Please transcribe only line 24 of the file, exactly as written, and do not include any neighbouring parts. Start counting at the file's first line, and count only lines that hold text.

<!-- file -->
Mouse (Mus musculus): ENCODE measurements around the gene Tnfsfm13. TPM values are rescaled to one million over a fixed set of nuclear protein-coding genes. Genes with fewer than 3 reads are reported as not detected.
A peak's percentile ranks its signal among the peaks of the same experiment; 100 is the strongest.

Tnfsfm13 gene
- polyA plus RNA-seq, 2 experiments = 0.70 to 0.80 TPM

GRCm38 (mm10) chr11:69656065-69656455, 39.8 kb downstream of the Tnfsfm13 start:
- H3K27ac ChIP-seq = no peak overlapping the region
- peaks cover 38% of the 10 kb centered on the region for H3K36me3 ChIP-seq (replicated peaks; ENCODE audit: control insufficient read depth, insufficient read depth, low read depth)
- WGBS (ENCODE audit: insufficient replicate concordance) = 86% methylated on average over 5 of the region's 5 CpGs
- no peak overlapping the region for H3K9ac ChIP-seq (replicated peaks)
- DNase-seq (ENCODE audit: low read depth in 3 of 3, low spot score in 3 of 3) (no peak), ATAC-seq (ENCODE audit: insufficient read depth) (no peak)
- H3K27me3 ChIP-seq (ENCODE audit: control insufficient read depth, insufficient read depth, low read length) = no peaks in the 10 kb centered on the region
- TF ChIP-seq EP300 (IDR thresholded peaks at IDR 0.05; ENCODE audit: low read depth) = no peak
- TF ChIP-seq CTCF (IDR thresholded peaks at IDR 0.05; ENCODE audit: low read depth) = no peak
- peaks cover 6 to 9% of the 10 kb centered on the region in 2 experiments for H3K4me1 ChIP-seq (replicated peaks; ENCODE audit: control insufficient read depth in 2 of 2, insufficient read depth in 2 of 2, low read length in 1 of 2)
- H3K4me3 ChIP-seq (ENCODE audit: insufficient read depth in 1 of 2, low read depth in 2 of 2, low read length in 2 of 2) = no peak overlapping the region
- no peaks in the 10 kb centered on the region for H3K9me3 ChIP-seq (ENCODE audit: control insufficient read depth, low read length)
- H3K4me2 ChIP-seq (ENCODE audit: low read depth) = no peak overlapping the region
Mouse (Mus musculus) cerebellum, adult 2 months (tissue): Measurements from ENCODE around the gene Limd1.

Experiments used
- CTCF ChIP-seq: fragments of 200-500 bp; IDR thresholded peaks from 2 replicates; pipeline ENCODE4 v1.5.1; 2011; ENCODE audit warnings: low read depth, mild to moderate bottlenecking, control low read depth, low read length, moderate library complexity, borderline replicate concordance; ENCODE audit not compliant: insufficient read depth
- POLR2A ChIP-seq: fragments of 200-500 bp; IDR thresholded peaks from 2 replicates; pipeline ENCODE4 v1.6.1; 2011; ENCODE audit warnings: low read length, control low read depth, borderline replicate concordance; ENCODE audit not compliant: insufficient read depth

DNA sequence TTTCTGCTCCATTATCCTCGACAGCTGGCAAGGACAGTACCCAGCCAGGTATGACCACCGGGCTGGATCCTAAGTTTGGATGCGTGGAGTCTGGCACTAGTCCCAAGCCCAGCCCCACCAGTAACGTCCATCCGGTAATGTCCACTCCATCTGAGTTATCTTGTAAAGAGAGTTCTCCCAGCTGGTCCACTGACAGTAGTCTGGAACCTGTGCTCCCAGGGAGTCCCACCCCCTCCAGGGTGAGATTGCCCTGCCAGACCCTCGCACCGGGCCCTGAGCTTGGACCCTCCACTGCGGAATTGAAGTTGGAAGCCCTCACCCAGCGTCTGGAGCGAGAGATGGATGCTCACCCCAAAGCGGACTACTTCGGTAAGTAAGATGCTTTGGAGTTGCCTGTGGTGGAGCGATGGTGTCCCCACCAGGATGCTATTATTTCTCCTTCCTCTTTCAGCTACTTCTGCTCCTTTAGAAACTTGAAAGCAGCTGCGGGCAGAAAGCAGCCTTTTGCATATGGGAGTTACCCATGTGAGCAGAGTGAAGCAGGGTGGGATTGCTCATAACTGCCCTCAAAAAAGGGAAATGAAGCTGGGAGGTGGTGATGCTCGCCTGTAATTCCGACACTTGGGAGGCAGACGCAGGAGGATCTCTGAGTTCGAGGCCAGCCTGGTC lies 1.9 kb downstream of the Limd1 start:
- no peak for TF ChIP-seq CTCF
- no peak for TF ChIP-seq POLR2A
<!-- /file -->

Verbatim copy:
- no peak for TF ChIP-seq POLR2A